Prefinished Hardwood Flooring – Understanding the Basic Varieties

Pressing time and increasing demand for hardwood flooring has led to innovation in this industry leading to the invention of “prefinished hardwood flooring”. In essence, this mode of manufacture produces ready-to-use merchandise based on consumers’ provided choices. As the lines suggest, prefinished hardwood floors are fairly easy to deal with, and can be managed even in the absence of a professional. One can just lay down the planks in position and snap them into place, and flooring is done.

This industry provides many types of hardwood floors for the consumers to choose from. Based on the wood type consumers have the following options:

• Cherry wood flooring – has a pleasant reddish-brown tint which deepens with exposure to light and ageing. Cherry wood responds well to sanding and staining, delivering a smooth finish. It is fairly stable in dimensional terms, especially after kiln-drying.

• Oak hardwood flooring – has a prominent grain pattern that stands out when stained in lighter colors. Darker stained oak floors give less contrast but sturdy feel. Oak wood is naturally hard, and the most preferred kind of wood in flooring. Comes in variety of Red Oak and White Oak.

• Walnut hardwood flooring – has a unique chocolaty color which makes it a popular choice among consumers. American Walnut hardwood is relatively soft; harder varieties of walnut wood are available on order.

• Maple hardwood flooring – has a creamy appearance in lighter wood shades. This wood is a better performer in prefinished mode of usage.

• Hickory hardwood flooring – Hickory is one of the hardest available woods for flooring. It comes with natural color variations and unusual grain patterns, which earns it popularity.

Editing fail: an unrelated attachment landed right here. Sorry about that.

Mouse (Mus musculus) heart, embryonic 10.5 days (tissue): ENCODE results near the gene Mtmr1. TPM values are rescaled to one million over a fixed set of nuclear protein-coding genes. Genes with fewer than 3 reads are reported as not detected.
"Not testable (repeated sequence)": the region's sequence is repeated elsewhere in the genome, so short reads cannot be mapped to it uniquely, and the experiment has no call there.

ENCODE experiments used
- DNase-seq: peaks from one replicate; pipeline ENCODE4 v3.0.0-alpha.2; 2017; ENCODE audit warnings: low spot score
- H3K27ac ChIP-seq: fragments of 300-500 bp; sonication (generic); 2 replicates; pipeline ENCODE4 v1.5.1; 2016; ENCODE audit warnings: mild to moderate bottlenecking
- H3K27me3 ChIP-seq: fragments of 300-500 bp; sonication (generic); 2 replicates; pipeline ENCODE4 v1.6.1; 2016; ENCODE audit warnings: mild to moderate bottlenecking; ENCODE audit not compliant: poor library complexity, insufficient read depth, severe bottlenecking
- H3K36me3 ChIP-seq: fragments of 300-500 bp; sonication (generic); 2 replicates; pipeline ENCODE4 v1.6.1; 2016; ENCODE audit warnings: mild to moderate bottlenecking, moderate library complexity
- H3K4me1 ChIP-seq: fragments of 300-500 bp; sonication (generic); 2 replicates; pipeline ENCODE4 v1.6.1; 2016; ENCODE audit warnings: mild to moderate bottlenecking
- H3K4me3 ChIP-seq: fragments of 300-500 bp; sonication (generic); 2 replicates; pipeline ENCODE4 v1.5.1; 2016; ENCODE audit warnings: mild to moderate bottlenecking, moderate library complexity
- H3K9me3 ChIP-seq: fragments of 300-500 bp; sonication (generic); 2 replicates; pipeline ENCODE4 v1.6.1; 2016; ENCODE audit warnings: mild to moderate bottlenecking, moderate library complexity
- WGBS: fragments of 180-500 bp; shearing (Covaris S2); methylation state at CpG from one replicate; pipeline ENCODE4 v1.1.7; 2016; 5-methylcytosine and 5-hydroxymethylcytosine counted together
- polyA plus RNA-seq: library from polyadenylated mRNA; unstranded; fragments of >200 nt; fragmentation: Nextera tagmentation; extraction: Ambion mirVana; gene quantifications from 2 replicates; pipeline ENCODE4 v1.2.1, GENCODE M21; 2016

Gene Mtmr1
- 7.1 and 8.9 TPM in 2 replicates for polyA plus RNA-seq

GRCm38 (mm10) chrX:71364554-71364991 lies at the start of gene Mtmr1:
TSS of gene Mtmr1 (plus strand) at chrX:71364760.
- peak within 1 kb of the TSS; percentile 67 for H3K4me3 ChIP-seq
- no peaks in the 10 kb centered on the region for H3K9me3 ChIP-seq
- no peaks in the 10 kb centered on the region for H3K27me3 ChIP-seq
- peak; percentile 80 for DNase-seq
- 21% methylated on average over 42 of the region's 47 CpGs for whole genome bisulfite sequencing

Based on construction method, following options are available to the consumers:

• ¾ inch solid hardwood flooring – it is ¾ inch in thickness and a very common type of plank used in flooring. Solid hardwood floors have a tendency to expand in moisture, which is why it is advised to leave some crawl space and get it waterproofed. Use for basement flooring is cautioned against, given the expansion characteristics of solid hardwood planks.

• 5/6 inch flooring – thinner version of ¾ inch solid hardwood plank. It can be glued to bases.

• Engineered hardwood flooring – The basic idea of engineering hardwoods is to reduce vulnerability to moisture and warping. It is more cost-effective and environment friendly. Not all engineering hardwoods can be refinished and sanded. It can be used for flooring in basements with basic waterproofing measures.

• Locking hardwood – It is an upgraded version of engineered hardwood. It consists of a system of grooves-and-tongues which can be snapped into place to achieve a snug, locked fit. This hardwood type is an epitome for do-it-yourself hardwood floors.

• Another type of hardwood flooring is reclaimed hardwood flooring, which, as the name suggests, does not use freshly cut wood. By reclaiming abandoned wood and refining it to construction standards, this kind of wooden flooring gives the construction a historic, antique feel.

Hardwood flooring is always a better choice over other kinds of flooring options in the facts that they have longer life, are easy to clean and prove to be more beautiful. A “down-to-earth” aura is imparted to the space having wooden floors. In this particular industry, wooden planks that have been prefinished for direct use by consumers are a more efficient, time saving choice.

If you are planning to get hardwood flooring for your home, be sure to look at the internet for options. Visit Superior-Hardwoods.com to know more.

About The Author

Natasha Green is an interior décor and construction expert and recommends Superior-Hardwoods.com as the best place to get all the help and support you need to create the hardwood flooring of your choice. Her articles are a great source of information and advice for anyone looking to create exquisite floors in their property.

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